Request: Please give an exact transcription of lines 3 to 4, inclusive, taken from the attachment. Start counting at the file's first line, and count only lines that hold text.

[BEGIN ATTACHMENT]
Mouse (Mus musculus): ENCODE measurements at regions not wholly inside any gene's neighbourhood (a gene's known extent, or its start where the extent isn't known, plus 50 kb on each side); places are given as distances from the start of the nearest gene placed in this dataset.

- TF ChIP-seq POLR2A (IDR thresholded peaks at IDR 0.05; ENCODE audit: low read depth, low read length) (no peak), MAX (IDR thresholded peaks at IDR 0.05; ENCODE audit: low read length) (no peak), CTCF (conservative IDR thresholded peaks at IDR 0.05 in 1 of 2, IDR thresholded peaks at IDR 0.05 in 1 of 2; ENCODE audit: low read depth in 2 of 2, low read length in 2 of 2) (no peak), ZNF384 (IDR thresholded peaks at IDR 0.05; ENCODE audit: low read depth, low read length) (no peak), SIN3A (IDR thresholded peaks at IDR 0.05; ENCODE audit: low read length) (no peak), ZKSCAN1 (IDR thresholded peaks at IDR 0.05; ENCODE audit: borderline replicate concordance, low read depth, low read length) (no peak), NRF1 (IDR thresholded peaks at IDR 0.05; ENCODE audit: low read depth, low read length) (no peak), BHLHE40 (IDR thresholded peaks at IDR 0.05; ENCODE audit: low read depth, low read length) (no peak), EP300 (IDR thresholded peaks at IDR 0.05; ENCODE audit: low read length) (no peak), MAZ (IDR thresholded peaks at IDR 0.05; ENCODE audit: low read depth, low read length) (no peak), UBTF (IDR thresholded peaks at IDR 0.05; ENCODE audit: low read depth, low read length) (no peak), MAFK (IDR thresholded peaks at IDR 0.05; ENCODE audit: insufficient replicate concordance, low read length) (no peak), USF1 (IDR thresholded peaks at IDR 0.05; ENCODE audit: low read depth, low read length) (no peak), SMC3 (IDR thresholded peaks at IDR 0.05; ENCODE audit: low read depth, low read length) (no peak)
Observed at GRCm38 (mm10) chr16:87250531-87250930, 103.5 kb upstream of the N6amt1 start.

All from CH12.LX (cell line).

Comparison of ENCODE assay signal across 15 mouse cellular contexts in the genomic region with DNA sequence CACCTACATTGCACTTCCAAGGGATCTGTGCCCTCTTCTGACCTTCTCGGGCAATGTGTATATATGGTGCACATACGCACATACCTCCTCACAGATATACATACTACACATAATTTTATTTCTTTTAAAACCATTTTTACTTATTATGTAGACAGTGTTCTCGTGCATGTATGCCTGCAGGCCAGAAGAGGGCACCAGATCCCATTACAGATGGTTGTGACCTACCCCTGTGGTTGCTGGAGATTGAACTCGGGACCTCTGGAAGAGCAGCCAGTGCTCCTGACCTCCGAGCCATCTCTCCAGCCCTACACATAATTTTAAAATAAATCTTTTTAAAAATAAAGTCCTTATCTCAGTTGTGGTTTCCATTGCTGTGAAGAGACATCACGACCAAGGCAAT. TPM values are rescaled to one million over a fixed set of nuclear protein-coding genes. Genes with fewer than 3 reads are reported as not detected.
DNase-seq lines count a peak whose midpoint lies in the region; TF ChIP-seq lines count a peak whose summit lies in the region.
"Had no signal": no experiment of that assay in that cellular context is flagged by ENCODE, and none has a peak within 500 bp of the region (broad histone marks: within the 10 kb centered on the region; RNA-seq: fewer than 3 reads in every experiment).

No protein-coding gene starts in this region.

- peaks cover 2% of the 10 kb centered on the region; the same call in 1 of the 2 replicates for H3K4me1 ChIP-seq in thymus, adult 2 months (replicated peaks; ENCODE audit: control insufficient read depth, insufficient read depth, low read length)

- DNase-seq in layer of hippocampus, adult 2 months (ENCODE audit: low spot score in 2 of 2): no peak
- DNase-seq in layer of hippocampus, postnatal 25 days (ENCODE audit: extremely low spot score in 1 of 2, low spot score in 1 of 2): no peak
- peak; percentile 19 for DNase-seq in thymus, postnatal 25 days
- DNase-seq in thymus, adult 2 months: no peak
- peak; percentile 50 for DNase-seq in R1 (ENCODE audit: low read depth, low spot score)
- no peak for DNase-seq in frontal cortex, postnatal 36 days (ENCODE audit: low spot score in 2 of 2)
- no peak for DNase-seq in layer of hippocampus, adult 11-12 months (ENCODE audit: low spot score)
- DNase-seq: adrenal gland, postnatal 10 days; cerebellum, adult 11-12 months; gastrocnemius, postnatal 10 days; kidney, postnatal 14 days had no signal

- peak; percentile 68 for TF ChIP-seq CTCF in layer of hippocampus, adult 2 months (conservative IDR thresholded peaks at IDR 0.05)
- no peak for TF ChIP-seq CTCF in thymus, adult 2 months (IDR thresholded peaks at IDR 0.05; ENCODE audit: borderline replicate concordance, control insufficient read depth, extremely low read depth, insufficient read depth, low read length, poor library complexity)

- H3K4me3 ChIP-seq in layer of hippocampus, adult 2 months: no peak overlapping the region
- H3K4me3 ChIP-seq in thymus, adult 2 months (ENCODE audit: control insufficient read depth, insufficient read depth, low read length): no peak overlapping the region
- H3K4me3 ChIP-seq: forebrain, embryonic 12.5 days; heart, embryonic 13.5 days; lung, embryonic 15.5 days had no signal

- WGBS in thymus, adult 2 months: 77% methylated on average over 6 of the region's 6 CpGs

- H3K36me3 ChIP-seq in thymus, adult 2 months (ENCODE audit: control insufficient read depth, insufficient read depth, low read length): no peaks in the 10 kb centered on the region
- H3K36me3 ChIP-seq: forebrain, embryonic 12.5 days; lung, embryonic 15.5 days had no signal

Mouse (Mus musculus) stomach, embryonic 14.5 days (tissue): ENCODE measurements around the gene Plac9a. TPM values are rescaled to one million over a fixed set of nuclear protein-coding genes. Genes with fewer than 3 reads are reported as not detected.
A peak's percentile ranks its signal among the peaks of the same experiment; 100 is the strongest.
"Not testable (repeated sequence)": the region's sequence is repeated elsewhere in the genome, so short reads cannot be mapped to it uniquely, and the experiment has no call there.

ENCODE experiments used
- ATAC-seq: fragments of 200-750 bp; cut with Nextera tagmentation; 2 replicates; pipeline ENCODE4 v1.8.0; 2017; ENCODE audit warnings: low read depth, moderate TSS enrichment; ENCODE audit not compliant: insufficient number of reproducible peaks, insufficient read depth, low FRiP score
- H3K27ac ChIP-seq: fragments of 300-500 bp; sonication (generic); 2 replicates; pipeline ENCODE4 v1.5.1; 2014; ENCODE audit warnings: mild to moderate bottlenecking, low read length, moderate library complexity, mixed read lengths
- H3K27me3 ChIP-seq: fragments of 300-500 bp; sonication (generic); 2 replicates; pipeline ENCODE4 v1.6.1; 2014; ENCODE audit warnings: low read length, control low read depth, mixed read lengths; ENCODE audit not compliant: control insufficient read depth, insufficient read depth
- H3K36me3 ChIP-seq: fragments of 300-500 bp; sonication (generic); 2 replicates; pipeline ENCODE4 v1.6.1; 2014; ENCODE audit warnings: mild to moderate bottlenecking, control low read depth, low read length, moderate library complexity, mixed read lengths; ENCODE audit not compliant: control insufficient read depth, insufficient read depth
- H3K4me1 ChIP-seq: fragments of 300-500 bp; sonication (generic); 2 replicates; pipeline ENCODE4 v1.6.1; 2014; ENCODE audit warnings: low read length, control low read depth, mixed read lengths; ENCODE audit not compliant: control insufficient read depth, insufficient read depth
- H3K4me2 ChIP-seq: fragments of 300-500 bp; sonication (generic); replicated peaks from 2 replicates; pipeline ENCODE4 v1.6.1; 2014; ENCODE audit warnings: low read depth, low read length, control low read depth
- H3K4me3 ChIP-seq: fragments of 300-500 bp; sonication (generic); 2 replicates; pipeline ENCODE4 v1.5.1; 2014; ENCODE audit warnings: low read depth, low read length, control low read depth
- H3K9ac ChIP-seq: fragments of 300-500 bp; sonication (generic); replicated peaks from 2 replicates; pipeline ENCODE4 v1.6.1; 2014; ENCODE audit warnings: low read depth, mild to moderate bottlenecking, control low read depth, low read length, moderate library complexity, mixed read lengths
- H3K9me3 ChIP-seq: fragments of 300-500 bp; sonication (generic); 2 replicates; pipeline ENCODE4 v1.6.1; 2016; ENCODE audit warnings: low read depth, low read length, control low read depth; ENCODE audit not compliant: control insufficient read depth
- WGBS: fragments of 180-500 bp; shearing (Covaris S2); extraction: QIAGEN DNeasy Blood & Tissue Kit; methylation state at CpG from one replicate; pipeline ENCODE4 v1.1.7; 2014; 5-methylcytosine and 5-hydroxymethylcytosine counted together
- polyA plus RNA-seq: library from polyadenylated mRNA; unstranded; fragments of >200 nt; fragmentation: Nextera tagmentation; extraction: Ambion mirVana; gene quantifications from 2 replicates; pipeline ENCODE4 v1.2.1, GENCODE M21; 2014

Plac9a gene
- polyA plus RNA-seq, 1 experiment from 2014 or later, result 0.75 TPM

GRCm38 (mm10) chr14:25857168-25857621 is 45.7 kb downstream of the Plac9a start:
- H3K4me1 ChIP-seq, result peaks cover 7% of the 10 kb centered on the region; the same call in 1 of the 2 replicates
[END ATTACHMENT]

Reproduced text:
Observed at GRCm38 (mm10) chr16:87250531-87250930, 103.5 kb upstream of the N6amt1 start.

All from CH12.LX (cell line).